A comparison of regional per capita income figures between 193 0 and the present day shows dramatic differences. In 1930, per capita income in the mid-Atlantic states was nearly three times that in the southern states. Today, every region is within 15 percent of the national average. And when you add in cost-of-livin g factors, like housing and heating costs, the gap narrows further.

Fifty years ago, major federal ventures like the Tennessee Valley Authority, the targeted construction of military facilities, and massive Army Corps of Engineers projects helped ease disp arities in ___;@qgional wealth. They helped build a unified nation. Today, with much greater balance between the regions, that kind of activity is no longer justified. Today, economic disparities between communities are more pronounced within states than between states. And state governments can and should direct local economic development within their borders.

Federal leadership may be necessary to give activiti es, such as wastewater treatment, priority status. But differing local design and planning req uirements make federal micromanagement inefficient. States and localities should determine which specific projects are most worthy. Decisions about how much funding to devote to mass transit as opposed to community development should be in local hands.

of course, as an incumbent Congressman seeking reelection, and a former Member of the House Public works Committee, I would caution against undervaluing the civic value of having federal officials participate in ribbon cuttings. But even so, when federal do llars cause state or local-governments to accept Washington's priorities, or to accept policies that would not be tolerated if local tax dollars were at stake, the public interest is not served.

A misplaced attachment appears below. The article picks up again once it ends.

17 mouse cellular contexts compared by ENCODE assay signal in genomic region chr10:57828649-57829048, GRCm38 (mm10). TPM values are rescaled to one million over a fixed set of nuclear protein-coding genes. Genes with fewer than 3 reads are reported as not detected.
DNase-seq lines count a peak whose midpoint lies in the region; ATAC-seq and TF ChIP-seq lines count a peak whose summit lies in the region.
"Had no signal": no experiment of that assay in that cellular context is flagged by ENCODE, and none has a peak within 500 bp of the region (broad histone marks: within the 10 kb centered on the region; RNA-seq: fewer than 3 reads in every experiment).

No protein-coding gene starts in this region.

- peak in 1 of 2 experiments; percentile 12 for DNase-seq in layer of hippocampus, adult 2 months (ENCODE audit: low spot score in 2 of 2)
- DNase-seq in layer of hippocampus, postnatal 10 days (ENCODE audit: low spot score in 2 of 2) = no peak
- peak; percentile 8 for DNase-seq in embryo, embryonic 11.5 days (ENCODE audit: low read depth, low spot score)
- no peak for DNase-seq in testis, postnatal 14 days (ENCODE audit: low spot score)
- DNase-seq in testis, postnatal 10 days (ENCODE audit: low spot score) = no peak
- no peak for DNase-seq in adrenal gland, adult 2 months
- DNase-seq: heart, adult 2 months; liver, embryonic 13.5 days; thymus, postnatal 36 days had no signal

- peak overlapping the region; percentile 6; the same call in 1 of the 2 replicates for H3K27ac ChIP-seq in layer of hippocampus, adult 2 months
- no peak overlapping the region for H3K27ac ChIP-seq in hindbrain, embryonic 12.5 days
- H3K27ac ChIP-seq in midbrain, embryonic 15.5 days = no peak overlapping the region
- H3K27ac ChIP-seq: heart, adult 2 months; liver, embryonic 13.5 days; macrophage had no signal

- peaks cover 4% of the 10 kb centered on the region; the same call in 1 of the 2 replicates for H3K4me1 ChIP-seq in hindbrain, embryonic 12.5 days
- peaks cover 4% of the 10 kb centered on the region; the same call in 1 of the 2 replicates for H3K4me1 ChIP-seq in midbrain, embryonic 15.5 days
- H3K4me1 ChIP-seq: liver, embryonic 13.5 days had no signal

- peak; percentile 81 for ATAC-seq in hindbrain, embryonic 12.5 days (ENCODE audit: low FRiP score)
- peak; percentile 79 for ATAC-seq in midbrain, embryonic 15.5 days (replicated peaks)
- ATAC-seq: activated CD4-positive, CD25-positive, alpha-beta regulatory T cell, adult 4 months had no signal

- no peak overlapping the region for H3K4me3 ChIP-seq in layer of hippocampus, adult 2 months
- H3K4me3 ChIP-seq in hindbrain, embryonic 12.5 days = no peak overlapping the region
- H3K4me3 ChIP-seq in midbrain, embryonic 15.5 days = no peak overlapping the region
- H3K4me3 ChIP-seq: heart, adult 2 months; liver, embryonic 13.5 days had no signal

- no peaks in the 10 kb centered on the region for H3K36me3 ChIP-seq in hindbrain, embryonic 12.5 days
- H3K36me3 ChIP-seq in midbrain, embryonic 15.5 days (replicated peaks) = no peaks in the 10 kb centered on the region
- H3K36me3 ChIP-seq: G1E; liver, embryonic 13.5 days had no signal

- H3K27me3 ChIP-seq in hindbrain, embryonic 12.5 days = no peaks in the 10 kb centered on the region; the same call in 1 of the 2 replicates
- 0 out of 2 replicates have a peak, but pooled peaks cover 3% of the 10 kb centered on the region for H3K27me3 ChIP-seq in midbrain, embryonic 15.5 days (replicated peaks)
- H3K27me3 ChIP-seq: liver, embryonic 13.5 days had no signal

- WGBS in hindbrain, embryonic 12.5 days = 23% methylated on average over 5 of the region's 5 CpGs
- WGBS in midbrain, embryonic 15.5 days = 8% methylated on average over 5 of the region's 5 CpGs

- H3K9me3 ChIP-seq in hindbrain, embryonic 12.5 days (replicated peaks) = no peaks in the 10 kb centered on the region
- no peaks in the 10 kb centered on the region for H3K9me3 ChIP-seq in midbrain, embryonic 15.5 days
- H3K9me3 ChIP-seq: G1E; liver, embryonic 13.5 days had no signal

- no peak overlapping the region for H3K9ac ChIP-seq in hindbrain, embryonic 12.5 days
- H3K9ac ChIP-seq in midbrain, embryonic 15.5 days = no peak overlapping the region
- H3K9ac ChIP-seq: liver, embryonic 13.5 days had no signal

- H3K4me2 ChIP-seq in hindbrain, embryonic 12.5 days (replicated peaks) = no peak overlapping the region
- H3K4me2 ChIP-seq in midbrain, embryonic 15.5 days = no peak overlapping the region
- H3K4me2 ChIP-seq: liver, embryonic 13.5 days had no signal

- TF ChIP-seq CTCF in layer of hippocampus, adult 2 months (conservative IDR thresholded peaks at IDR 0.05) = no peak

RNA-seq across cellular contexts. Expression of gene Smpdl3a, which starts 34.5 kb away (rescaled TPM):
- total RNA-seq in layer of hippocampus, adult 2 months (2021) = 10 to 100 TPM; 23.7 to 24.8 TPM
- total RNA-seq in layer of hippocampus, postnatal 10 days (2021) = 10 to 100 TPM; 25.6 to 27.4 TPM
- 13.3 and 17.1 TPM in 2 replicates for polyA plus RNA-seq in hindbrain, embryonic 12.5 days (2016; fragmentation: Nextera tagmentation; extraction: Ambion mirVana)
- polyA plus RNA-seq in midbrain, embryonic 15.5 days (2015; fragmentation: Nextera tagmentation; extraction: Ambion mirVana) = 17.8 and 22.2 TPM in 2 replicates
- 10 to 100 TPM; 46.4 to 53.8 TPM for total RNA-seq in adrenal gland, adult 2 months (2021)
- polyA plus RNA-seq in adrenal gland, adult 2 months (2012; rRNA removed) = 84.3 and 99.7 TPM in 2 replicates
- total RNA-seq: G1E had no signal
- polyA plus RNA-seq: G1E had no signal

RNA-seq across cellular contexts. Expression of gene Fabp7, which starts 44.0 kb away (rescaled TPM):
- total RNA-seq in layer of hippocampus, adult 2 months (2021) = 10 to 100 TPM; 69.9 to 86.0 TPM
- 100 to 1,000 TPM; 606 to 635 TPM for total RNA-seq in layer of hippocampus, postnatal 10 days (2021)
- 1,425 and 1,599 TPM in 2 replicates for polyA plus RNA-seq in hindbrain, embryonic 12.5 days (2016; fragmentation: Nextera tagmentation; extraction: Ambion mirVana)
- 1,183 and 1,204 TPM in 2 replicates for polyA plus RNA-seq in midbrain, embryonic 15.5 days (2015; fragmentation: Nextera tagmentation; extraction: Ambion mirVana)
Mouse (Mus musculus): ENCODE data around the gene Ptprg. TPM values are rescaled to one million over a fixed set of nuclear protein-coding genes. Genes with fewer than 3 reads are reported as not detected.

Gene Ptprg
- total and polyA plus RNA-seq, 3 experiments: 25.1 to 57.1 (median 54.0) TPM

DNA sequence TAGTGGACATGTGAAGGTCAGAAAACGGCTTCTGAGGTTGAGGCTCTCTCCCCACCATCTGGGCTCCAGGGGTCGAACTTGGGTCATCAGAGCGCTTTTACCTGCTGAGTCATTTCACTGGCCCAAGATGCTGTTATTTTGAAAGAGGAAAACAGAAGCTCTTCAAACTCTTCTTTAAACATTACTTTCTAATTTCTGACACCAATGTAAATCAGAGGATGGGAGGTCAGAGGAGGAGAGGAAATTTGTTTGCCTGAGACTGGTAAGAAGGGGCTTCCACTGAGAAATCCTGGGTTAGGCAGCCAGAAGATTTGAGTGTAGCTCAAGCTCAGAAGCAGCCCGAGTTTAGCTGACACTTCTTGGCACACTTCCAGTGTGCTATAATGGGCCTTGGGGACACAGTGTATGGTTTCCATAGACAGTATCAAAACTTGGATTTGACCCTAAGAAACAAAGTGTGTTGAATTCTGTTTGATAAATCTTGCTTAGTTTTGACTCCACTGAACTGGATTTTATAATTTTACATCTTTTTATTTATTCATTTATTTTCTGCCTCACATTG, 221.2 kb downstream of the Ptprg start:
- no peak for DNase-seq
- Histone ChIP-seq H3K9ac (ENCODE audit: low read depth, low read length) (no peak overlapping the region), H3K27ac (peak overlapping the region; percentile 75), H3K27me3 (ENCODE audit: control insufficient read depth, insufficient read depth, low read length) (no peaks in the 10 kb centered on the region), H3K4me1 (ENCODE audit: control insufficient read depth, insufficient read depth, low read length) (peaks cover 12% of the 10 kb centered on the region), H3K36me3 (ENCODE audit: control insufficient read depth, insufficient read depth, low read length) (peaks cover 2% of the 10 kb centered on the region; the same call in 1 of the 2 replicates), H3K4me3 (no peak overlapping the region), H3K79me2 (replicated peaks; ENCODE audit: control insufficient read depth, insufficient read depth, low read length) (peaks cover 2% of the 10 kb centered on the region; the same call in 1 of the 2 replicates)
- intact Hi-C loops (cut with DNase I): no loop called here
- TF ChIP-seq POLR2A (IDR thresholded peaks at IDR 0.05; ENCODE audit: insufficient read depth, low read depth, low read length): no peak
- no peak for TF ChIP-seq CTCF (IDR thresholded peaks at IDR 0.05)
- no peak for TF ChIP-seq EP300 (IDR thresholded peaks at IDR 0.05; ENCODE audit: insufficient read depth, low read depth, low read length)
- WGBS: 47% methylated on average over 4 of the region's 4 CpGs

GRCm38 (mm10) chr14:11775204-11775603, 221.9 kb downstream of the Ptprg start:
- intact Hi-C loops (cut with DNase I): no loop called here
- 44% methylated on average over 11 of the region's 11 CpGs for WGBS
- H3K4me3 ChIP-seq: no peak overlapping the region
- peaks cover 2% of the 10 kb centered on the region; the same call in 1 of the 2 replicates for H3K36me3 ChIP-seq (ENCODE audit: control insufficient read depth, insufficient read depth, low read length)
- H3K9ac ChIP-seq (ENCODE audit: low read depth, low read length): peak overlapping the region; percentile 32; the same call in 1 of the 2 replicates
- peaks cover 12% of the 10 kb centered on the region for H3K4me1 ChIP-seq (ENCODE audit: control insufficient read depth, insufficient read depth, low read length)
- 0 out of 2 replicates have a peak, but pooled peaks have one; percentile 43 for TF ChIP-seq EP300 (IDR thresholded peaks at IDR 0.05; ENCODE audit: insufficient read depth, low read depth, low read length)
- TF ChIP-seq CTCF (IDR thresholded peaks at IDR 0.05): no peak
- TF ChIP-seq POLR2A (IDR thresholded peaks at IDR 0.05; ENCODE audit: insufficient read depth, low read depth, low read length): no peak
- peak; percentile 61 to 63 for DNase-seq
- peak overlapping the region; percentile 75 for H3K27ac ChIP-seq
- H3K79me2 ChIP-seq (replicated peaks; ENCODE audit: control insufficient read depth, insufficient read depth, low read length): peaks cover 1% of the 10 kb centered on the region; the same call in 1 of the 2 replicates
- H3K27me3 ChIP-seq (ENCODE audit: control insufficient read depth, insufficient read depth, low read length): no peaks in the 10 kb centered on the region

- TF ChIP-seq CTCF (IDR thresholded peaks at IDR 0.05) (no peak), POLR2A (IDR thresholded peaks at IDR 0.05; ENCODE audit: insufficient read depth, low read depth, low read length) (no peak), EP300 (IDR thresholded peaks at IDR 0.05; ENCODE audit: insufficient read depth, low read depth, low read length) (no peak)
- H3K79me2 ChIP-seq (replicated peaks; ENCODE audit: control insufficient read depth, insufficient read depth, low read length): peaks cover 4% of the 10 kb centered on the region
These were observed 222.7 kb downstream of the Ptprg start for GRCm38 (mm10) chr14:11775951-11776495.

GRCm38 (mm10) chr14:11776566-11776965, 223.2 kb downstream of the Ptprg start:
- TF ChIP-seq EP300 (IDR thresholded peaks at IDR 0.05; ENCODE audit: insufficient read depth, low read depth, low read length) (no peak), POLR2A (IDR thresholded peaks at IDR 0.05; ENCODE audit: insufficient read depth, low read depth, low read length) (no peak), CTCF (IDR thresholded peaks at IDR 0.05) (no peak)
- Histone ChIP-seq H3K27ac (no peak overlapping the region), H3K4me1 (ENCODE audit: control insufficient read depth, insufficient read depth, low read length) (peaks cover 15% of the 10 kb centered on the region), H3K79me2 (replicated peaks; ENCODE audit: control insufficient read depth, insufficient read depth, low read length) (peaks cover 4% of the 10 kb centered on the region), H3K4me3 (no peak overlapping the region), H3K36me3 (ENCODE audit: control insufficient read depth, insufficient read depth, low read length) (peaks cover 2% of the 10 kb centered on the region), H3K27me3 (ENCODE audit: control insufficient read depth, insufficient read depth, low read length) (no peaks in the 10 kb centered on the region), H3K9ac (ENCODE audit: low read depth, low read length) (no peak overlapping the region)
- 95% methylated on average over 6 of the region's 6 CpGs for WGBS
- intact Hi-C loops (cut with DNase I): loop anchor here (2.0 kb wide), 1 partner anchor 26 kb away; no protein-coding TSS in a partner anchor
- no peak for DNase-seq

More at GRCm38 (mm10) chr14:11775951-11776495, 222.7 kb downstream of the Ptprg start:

I was astounded, as a state legislator, by some of the effect s of federal transit policy. We built a subway line and, for the money we spent, we could have put the riders in stretch limos. And we grimaced at the provision of federal law that forbids local transit officials from seeking productivity increases during collective bargaining.

Sometimes, federal aid absolutely jars the senses. General ' revenue.sharing,, the Pr'ancisco Franco of federal programs, died last year. We killed it in the budget process, drove a stake through its blackened heart. But now, under cover of darkness, it is back, threatening to suck the blood out of living programs. The Appropriations Committee has voted $3.4 billion to keep revenue sharing alive. Because the continuing resolution was already over


budget, the only way to fund revenue sharing is to cut everything else, across the board, Gramm-Rudman style.